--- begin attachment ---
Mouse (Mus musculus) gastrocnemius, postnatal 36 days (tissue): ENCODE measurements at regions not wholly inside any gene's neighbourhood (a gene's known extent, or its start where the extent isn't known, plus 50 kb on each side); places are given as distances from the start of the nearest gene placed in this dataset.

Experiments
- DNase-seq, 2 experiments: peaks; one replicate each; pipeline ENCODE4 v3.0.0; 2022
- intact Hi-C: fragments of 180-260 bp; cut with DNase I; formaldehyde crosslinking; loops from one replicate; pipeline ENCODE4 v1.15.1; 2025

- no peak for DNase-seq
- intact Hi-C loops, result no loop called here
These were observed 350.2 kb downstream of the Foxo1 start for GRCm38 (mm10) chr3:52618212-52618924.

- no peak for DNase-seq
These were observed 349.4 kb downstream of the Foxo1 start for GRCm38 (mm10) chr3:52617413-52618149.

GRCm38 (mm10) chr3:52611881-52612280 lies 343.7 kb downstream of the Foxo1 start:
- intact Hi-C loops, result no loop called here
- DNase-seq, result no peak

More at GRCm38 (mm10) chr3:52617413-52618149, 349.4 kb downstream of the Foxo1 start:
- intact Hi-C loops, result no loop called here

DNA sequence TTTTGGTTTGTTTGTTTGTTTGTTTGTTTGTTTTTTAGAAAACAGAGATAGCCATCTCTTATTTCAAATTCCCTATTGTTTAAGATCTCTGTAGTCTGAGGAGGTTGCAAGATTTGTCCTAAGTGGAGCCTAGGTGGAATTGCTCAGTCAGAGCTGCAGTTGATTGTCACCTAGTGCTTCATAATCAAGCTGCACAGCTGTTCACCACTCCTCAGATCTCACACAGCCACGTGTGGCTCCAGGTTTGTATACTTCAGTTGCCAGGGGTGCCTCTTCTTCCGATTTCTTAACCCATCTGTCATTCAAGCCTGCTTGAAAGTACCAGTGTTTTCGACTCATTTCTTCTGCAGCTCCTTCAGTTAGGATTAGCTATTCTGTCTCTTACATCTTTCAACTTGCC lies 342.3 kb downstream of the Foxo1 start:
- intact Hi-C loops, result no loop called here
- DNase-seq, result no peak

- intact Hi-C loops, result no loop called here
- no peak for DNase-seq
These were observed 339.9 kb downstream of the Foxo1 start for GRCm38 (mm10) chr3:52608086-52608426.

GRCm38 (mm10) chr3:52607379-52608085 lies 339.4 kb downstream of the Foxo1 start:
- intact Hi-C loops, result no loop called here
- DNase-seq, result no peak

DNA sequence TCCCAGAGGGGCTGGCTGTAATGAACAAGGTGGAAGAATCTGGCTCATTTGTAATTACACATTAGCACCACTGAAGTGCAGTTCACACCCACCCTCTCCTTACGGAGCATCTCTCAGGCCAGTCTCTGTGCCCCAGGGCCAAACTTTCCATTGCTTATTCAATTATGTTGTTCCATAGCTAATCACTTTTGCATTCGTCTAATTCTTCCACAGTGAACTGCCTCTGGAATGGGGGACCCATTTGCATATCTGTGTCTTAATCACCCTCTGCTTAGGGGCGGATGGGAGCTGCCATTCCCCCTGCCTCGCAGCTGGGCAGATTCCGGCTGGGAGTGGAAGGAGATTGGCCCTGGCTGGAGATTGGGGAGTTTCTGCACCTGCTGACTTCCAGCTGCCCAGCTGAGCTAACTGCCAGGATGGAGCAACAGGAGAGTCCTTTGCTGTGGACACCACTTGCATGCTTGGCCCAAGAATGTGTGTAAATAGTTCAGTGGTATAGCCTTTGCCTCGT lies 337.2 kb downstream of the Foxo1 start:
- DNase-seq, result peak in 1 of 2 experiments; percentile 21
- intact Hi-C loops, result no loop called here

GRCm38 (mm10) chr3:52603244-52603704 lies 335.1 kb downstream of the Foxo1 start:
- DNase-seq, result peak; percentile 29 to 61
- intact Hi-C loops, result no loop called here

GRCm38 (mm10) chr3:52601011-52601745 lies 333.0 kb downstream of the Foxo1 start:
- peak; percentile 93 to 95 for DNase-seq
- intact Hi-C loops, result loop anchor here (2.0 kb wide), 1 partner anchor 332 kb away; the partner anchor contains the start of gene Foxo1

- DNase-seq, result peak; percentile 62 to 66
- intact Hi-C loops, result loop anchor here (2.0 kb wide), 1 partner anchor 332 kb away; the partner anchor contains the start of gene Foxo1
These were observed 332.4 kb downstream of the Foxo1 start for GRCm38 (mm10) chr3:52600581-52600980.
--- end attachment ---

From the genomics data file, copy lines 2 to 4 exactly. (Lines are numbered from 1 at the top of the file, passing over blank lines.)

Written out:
Experiments
- DNase-seq, 2 experiments: peaks; one replicate each; pipeline ENCODE4 v3.0.0; 2022
- intact Hi-C: fragments of 180-260 bp; cut with DNase I; formaldehyde crosslinking; loops from one replicate; pipeline ENCODE4 v1.15.1; 2025